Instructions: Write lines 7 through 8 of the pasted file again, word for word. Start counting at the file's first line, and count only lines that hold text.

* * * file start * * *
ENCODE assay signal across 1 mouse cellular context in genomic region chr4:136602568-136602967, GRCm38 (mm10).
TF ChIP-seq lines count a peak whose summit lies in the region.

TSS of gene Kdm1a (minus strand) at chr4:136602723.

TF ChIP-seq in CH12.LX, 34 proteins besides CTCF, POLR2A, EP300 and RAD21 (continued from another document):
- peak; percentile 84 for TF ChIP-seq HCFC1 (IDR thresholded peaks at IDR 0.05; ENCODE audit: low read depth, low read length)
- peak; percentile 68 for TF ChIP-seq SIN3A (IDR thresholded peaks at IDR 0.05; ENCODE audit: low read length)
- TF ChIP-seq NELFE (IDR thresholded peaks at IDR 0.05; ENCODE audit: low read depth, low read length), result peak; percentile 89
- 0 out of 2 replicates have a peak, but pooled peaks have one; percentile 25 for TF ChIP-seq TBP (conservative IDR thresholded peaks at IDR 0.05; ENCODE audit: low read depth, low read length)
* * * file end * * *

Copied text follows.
- TF ChIP-seq NELFE (IDR thresholded peaks at IDR 0.05; ENCODE audit: low read depth, low read length), result peak; percentile 89
- 0 out of 2 replicates have a peak, but pooled peaks have one; percentile 25 for TF ChIP-seq TBP (conservative IDR thresholded peaks at IDR 0.05; ENCODE audit: low read depth, low read length)